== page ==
The Queering University programme has worked with the trans staff and student community at Warwick to identify key policy protections and responsibilities that enable trans people to participate fully and safely as members of the Warwick community. These key considerations, presented by theme below, are intended to inform the review of the University's Trans & Gender Reassignment policy.
Personal Data & Confidentiality
- The general principles of the GDPR have particular relevance; when processing trans people's personal data you should have a good reason for doing so, data should be collected for specified, explicit, legitimate purposes, you should only collect the smallest about of data needed for your purposes, you should ensure the accuracy of the data you collect and store, you need to be able to justify the length of time you retain data, you should not retain data longer than necessary, you should maintain the integrity and confidentiality of the data you collect, and there should be clear accountability mechanisms.
- Ensuring the accuracy of the data you collect includes ensuring sufficient options at the point of collection, such as title and gender options that can accurately record non-binary identities.
- Some data might not traditionally be seen as confidential, such as legal name and gender. However, sharing a trans person's legal name or gender might constitute a risk to their safety or wellbeing, particularly where it has the effect of outing them to others.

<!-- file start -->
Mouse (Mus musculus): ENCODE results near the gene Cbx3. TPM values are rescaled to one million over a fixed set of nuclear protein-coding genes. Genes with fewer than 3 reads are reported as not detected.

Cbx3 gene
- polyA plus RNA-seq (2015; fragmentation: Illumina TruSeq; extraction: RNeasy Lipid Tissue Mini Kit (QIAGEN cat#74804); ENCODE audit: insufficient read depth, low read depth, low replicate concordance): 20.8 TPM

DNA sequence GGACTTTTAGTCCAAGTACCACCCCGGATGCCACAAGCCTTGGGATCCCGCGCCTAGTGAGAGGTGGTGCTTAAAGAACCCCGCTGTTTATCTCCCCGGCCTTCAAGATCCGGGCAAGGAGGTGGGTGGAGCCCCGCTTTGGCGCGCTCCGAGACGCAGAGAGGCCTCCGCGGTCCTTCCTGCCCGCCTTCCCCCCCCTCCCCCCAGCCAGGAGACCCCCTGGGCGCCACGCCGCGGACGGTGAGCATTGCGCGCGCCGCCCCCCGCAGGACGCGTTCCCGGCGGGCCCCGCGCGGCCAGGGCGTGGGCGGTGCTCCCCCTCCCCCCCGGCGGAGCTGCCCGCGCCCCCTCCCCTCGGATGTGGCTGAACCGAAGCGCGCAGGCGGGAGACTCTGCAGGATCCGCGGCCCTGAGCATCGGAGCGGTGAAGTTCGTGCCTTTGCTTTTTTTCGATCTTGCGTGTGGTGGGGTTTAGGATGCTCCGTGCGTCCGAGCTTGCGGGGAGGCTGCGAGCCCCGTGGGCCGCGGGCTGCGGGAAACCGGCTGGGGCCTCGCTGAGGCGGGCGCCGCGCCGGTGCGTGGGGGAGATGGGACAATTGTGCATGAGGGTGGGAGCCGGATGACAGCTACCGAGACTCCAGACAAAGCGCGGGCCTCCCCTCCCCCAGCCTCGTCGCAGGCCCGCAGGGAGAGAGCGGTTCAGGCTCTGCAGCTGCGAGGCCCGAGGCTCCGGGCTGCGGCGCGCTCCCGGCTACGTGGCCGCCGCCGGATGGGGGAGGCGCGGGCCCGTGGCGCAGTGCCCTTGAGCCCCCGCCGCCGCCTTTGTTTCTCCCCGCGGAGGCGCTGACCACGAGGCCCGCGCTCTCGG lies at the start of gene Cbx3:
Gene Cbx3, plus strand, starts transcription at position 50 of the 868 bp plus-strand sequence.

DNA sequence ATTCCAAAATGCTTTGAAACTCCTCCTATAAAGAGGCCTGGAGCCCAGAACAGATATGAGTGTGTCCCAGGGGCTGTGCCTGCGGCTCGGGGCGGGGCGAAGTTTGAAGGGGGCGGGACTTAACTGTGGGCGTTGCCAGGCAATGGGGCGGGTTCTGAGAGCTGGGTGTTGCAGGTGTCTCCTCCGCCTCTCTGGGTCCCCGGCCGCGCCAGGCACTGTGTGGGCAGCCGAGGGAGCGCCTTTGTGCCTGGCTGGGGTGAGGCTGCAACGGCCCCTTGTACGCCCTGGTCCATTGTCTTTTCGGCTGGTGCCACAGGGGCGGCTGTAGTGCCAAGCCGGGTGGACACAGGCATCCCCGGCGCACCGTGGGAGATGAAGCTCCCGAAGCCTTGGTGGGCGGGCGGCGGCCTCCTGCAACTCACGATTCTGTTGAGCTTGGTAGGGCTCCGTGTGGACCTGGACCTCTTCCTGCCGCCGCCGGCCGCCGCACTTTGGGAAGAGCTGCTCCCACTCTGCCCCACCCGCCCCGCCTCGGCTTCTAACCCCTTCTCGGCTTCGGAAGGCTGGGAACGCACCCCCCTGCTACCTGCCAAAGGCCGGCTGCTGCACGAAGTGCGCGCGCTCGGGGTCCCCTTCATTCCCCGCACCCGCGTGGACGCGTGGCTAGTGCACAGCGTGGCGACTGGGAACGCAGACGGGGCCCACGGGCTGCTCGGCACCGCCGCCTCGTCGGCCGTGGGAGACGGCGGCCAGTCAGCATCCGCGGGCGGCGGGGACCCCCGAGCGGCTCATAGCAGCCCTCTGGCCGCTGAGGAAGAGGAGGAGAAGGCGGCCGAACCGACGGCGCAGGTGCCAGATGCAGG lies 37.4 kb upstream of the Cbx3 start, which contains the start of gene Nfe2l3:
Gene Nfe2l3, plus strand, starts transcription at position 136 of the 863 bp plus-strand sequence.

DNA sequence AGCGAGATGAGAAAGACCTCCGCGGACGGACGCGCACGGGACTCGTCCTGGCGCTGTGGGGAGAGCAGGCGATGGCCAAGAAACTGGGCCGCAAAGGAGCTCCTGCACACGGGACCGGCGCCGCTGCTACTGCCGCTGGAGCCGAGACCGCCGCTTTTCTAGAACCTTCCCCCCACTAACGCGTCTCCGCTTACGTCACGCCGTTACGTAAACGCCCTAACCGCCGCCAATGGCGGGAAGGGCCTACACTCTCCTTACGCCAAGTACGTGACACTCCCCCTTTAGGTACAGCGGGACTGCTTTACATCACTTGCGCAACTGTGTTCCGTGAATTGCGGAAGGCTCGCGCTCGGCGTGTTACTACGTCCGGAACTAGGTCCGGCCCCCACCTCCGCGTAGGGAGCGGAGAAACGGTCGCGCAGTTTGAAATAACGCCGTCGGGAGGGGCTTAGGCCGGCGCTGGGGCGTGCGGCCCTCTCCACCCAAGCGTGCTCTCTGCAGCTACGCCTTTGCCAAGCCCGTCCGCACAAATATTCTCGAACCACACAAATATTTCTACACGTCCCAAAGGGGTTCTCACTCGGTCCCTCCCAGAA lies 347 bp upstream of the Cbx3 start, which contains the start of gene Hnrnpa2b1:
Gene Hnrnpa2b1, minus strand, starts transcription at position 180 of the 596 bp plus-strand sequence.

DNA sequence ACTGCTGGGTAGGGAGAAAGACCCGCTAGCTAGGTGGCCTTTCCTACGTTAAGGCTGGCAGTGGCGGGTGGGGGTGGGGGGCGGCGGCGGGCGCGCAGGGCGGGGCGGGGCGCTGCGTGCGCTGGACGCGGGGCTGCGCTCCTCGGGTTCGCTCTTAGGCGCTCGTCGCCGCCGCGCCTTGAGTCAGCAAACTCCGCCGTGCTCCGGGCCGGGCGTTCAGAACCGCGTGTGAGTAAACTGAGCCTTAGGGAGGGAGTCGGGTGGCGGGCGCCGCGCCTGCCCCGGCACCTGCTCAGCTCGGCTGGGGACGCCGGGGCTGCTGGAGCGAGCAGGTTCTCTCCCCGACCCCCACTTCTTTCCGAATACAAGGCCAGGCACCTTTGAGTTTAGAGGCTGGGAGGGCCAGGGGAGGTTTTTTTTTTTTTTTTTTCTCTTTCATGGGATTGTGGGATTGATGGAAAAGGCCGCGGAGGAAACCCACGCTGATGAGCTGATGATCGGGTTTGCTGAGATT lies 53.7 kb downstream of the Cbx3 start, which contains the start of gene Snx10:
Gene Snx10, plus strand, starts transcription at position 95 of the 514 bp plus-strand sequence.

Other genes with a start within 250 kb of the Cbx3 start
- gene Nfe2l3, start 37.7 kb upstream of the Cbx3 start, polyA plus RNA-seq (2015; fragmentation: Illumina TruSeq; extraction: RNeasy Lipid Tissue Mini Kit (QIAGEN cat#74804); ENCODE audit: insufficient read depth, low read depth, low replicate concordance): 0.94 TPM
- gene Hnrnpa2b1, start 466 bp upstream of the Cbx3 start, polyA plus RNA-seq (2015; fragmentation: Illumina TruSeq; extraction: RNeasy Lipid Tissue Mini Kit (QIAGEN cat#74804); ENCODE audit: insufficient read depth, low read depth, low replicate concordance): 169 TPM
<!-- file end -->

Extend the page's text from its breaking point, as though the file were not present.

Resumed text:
- A trans person's disclosure of their gender, trans identity, chosen name, legal name, and other similar data should not be assumed as consent to share said data or to use it in a wider context. The consent to use, process, or share that data may be limited to a specific context, environment, or set of people. In particular, a trans person might be 'out' to some people, but not others, and thus clarity and consent should be sought in relation to (for example) what name and pronouns to use in what context.
- Clarity should be provided in relation to what data is being collected, how it will be used, who will have access to it, and how it can be updated in the future. This includes demographic data collected at (re)enrolment or induction, which can later be updated via eVision or SuccessFactors.
- Unless legally prohibited, data analysis should not exclude trans women from the categories of 'woman' or 'female', nor trans men from the categories of 'men' or 'male'.
- It is imperative to ensure clarity in terms of what data is being collected. For example, the concept of 'legal sex' is ill-defined, and without additional clarification will result in a data set which cannot be assumed to represent legal gender markers as held by HMRC, gender markers as on drivers' license, gender markers as on birth certificates etc. Not only does this cause confusion at the point of request, it causes significant issues for data analysis.
- Legal sex related data should never be collected in isolation from gender, and should only be collected where there is a clear relevance and necessity, such as for payroll purposes due to external (HMRC) requirements.
- Legal sex related data and legal name data should only be used when absolutely necessary i.e. where legally required. A person should be addressed by their chosen name, and with the correct gendered language, at all other times. Legal advice should be sought where there is any uncertainty.
Community consultation supported the use of the Queering University's LGBTQUIA+ glossary of terms for any definitions required within policy.
There was a consensus that we should move away from the use of the term 'preferred' in relation to chosen names and pronouns, as it suggests a degree of optionality. The proposed alternative is 'chosen name' and 'chosen pronouns', or simply 'name' and 'pronouns' (where there is no potential for confusion with other data such as legal name).